Thursday Movie Picks: Single Location Movies

Thursday Movie Picks is a weekly event hosted by Wandering Through the Shelves. For this week’s theme (and future themes!), head over to her site. This week is about movies set in a single location. Here are my picks this week:

Air Force One
Setting: Airplane
Air Force One was one of my go-to popcorn flicks. The president’s plane gets under siege and it’s up to the president to save everyone on board. 

This is the End
Setting: James Franco’s house
This is the End has become the benchmark of Seth Rogen comedies. The actors play a version of their selves and get stuck in a house when the apocalypse arrives. This was really hilarious and one of the best comedies of the actors’ careers. 

Setting: Space station/moon
Moon is quite an interesting film. Sam Bell is an astronaut operating a space station on the moon. However, things go awry for him when he finds out that everything is not what it seems. I didn’t expect the direction the movie unfolded, but still a very good film.


  1. LOVE Moon. I used it earlier so I couldn't pick it again today. This Is The End is wonderful too. It's been a long time since I've seen Air Force One

  2. Ah yes! Great call on these picks, haven;t seen This Is The End though. Love the other two. I think I'll watch Air Force One just for Oldman soon.

  3. I love This is the End. I'm so happy someone picked it!

  4. I forgot to put This Is The End on my list, one of my favorite comedies!

  5. Love MOON too!! OMG. I would have pretty much the same choices. I might even jump on this post series, seems fun.

  6. Terrific choices. Air Force One is as you say strictly a popcorn movie, but a fun ridiculous one. Love Moon and Sam Rockwell in it. A sharp extremely well directed film. I like Duncan Jones's next film, Source Code, a great deal too. Haven't seen This is the End yet.

    I stretched just a bit with two of mine. The first has a scene outside as a lead up to the main action and my bonus is just a weird head scratcher that in its strange way fits within the lines of the theme.

    Albino Alligator (1997)-Starting with a trio of bungling thieves running from a robbery gone wrong they quickly take refuge in an underground bar in New Orleans. Suddenly the joint is surrounded by police but who the cops are pursuing is a murky issue. While the standoff endures emotions run high and dangers escalate. Kevin Spacey directed this stylish throwback with outstanding performances from Matt Dillon, Gary Sinise, William Fichtner, Viggo Mortensen and a wonderfully tough Faye Dunaway.

    Ten Little Indians (1965)-Ten guests arrive at a remote mountaintop mansion only to discover they don’t know each other nor their missing host. Before too long they start being killed off one by one in the fashion of the poem Ten Little Indians. Can any of them solve the mystery before it’s their turn? Second screen version of Agatha Christie’s “And Then There Were None” updated to the swingin’ sixties with more hep identities for most of the characters, i.e. Fabian as a rock star and the former spinster now a movie star!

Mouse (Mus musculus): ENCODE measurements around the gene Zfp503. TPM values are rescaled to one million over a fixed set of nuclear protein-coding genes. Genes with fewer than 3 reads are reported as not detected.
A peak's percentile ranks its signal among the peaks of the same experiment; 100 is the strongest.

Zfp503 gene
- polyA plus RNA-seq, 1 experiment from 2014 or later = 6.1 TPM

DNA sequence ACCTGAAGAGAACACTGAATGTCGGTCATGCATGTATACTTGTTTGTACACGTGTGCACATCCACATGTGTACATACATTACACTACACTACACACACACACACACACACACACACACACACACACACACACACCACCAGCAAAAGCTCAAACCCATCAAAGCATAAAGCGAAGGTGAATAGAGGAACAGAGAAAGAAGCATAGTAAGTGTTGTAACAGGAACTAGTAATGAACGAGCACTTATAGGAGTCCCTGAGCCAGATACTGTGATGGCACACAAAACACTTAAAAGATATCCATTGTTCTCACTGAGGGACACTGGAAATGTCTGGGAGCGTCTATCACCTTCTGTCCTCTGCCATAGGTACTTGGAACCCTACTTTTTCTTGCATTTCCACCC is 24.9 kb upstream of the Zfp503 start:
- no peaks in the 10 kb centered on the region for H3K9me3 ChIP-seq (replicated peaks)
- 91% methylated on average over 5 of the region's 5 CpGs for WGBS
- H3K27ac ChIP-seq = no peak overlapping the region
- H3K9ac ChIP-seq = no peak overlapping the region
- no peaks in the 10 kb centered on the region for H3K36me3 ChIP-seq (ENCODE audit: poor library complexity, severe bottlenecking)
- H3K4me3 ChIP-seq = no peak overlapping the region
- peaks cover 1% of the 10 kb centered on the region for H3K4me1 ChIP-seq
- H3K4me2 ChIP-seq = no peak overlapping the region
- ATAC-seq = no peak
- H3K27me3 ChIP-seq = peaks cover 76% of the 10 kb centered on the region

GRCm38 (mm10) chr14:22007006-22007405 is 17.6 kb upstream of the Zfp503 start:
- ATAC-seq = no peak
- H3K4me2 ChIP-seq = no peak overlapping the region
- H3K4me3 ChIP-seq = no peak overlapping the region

Rope (1948)-Two men murder a third, a friend of theirs, just to see what it feels like than throw a party while his body resides in a trunk in the middle of the room. Alfred Hitchcock directed this version of the Loeb/Leopold murder. An interesting experiment, the entire film was shot in sequence in extremely long takes, but very stagy. Good performances by James Stewart as the professor who innocently plants the idea in the men’s minds and Farley Granger & John Dall as the murderous lead pair. For a film released in the 50’s the leads are surprisingly obviously gay though it is never explicitly mentioned.

    Oddball Extra:

    “Can Heironymus Merkin Ever Forget Mercy Humppe and Find True Happiness?” (1969)-Superstar Heironymus Merkin (Anthony Newley) is filming a movie of his life surrounded by piles of junk and a bed on a ribbon of beach as his mother and children bear witness. While the Greek chorus of devil’s advocate Goodtime Eddie Filth (Milton Berle) and The Presence (Georgie Jessel) battle for his soul Merkin works his way to the top of show biz becoming a drug loving sex addict along the way. Yet he longs for his lost true love, Mercy Humppe (Connie Kreski) despite his marriage to Polyester Poontang (Joan Collins-Newley’s wife at the time, their real life children play their kids in the film-Thaxted and Thumbelina!). Watching the uncompleted footage in a parallel time the producers of this opus scream for him to come up with an ending. Merkin shuffles through his memories to find some value in his life while singing a couple songs and screwing like a rabbit.
    Confused? What with a title like that you were expecting coherence? Watching the film won’t clear anything up for you! Newley directed, produced, wrote & composed the music (all badly) for this exercise in vanity which was originally rated X. This one’s a stretch but in the bizarro world in which it exists it fits, even though it seems to take place in multiple locations it all turns out to really happen at different spots on that damn beach!!

  7. Air Force One is a fun flick to watch. I don't take it too seriously although I think we would all wish we had a President or Prime Minister. I haven't seen the other films but they sound good

  8. Why didn't I think of This is the End!? Brilliant pick! I love the other two as well. Just watched Moon for the first time.

  9. I do love single location films (or ones where there's a predominant single location). Rear Window and Rope are a couple of Hitchcock's I love along with 12 Angry Men. Fast forward a bit and The Breakfast Club is another I like.